Sunday, May 10, 2009

The New York Common Fund Scandal

Thanks for bearing with me throughout the hiatus. Truthfully, aside from the Chrysler bankruptcy, there wasn't a whole lot going on. However, if you've been reading the financial times or the wall street journal you'll have come across several stories regarding Cuomo's latest smackdown involving one of New York's largest pension plans. Why should you care about this? Because some of the underlying details actually get to the problem with decision making in the institutional world that is equally applicable at the individual level.

Here's what happened. The New York Common Fund is a public pension fund, one of the largest in the world. The fund is being investigated for allocating funds to money managers who made political/personal contributions. That's basically it. Most public pension funds have a Board of Directors acting as a check and balance on what the internal investment team is doing to avoid conflicts such as these. However, at the New York Common fund, they have a sole decision maker, the Comptroller. This Comptroller allegedly allocated money to several external money managers who investigators say also contributed heavily to the local political party. These "contributions", ahem...bribes were made by investment managers directly (think hedge funds and private equity funds) and also by placement agents. Placement agents are basically hired by hedge/private equity funds to help them raise money. They are paid a commission on any money they bring in. Cuomo says these placement agents paid fees to the comptroller, or his party, in exchange for several millions of dollars worth of commitments. Also, the NY Common fund hired consultants that almost had discretionary authority and approved several of these allocations. It's messy. Of course now it's turned into a massive witch hunt that will ripple across the institutional universe. I'm not to naive to think this doesn't go on elsewhere.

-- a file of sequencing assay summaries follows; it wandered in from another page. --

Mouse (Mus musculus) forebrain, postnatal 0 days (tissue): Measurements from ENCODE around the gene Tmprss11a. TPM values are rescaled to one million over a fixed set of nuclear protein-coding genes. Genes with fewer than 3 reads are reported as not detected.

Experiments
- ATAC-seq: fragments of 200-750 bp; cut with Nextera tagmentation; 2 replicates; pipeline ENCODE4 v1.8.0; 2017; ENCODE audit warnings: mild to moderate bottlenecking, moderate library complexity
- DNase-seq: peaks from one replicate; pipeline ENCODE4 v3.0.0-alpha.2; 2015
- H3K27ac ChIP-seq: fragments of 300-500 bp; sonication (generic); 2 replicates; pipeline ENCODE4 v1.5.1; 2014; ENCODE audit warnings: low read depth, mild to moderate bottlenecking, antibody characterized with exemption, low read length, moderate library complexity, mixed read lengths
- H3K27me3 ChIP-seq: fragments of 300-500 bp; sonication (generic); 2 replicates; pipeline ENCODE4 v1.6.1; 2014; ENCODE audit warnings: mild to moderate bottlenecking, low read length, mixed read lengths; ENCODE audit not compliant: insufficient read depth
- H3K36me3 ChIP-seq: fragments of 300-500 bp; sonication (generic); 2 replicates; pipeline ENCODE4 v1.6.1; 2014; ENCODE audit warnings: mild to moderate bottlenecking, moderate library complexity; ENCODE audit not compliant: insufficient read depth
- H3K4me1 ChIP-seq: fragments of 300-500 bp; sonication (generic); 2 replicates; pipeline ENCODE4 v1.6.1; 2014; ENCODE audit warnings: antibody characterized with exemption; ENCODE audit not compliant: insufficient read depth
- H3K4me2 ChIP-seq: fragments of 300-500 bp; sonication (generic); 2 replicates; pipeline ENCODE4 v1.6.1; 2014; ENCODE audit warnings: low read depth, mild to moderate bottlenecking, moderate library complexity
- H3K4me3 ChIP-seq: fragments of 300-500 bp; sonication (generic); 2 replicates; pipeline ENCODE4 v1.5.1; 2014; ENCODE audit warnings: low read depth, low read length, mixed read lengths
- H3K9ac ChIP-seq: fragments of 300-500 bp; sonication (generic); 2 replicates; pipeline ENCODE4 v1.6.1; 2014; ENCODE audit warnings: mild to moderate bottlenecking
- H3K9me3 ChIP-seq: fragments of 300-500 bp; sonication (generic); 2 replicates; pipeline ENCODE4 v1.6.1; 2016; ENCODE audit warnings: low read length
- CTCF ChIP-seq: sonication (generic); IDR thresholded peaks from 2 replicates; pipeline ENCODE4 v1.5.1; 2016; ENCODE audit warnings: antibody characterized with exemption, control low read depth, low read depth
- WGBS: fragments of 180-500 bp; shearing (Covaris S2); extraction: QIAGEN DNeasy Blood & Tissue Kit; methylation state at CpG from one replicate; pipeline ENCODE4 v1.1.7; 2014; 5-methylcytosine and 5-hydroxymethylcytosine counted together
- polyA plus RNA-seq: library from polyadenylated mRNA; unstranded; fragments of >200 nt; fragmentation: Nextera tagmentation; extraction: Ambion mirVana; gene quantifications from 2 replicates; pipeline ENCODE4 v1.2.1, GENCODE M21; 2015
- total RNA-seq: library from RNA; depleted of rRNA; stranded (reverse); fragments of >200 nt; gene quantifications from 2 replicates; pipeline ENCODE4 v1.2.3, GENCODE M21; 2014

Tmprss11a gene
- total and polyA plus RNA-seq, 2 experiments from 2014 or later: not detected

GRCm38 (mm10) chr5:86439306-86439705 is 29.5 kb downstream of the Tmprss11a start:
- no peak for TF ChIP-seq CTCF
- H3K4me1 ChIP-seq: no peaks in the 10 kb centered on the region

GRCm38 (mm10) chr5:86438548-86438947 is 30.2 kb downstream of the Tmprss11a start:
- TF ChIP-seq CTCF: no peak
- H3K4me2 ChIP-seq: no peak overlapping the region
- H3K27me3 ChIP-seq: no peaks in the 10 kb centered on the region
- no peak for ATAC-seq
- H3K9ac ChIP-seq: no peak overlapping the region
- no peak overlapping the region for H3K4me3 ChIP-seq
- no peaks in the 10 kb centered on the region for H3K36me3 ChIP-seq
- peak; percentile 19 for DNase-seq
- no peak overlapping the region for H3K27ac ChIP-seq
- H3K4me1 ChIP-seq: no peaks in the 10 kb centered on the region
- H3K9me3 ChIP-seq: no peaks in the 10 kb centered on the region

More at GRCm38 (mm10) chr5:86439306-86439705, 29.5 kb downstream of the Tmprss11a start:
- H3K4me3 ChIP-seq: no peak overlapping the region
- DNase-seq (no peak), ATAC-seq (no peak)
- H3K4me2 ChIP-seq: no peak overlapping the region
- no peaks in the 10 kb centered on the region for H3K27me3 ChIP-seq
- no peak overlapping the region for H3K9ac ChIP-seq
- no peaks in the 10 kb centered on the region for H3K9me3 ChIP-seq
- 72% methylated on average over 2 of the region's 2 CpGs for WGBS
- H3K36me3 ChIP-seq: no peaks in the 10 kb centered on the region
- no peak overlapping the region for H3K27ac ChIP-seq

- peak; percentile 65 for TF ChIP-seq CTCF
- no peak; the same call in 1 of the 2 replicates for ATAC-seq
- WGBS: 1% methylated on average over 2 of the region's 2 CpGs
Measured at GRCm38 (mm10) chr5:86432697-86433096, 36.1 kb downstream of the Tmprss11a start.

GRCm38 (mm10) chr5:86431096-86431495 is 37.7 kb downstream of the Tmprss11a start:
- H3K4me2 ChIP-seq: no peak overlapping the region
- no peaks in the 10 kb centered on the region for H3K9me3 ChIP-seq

There are obvious lessons here, but a couple I think we can apply personally. The first mistake is having a sole decision maker. It's a stupid idea for institutional investors and it's a stupid idea for individuals. You should never make a major money decision without a second opinion. You need someone else to help you think through the idea and help you discover if perhaps you are seeing something that simply isn't there. Second, many pension funds rely on consultants for opinions. This might seem like a good idea. But not taking any action unless a consultant approves such action is essentially giving de facto discretionary authority. This can be equally damaging. So if you don't want to make decisions on your own, and you don't want to rely too heavily on a consultant (or perceived "expert"), what do you do? Something in the middle. Make sure you listen to others but use some good judgment. Ask yourself, why would this individual be considered an expert in a certain field? What are his motives? Are they aware of other opportunities? Are they on the hook for the decision? Do they have money at stake (in other words, if I lose, do they lose?)?

Being honest of ones intellectual and behavioral limitations could save thousands of dollars. It's not enough to be right or wrong, but to be right or wrong for the right reasons (or something like that). Good luck.

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